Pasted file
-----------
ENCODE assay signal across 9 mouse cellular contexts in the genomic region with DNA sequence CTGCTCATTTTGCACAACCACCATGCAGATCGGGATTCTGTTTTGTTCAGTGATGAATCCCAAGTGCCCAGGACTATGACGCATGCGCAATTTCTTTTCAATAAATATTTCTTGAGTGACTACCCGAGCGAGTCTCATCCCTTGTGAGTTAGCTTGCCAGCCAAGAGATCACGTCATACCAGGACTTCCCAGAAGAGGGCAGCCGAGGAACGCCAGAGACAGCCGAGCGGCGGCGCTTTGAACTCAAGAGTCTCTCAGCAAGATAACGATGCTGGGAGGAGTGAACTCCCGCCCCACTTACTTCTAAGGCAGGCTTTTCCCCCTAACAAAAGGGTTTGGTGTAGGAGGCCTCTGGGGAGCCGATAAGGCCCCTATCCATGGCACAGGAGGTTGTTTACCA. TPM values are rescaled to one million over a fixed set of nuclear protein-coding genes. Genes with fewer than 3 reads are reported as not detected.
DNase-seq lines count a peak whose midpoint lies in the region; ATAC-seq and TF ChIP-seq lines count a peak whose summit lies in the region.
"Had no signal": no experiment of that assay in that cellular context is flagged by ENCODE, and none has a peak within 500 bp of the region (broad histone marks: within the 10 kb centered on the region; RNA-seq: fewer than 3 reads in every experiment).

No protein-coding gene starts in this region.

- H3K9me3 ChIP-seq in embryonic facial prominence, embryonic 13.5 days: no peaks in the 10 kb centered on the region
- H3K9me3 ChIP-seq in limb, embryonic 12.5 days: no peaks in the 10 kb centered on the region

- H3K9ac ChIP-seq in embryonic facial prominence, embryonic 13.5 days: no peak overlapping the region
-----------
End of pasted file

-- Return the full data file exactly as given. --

ENCODE assay signal across 9 mouse cellular contexts in the genomic region with DNA sequence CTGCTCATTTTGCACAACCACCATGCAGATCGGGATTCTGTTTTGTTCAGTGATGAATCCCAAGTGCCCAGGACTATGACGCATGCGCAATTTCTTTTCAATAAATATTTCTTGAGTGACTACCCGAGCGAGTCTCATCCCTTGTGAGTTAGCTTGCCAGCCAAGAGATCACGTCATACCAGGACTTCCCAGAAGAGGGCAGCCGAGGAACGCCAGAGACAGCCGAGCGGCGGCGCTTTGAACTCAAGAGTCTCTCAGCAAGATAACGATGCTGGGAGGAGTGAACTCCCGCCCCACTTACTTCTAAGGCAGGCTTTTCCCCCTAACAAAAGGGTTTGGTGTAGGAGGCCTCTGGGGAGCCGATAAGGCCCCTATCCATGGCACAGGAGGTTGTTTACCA. TPM values are rescaled to one million over a fixed set of nuclear protein-coding genes. Genes with fewer than 3 reads are reported as not detected.
DNase-seq lines count a peak whose midpoint lies in the region; ATAC-seq and TF ChIP-seq lines count a peak whose summit lies in the region.
"Had no signal": no experiment of that assay in that cellular context is flagged by ENCODE, and none has a peak within 500 bp of the region (broad histone marks: within the 10 kb centered on the region; RNA-seq: fewer than 3 reads in every experiment).

No protein-coding gene starts in this region.

- H3K9me3 ChIP-seq in embryonic facial prominence, embryonic 13.5 days: no peaks in the 10 kb centered on the region
- H3K9me3 ChIP-seq in limb, embryonic 12.5 days: no peaks in the 10 kb centered on the region

- H3K9ac ChIP-seq in embryonic facial prominence, embryonic 13.5 days: no peak overlapping the region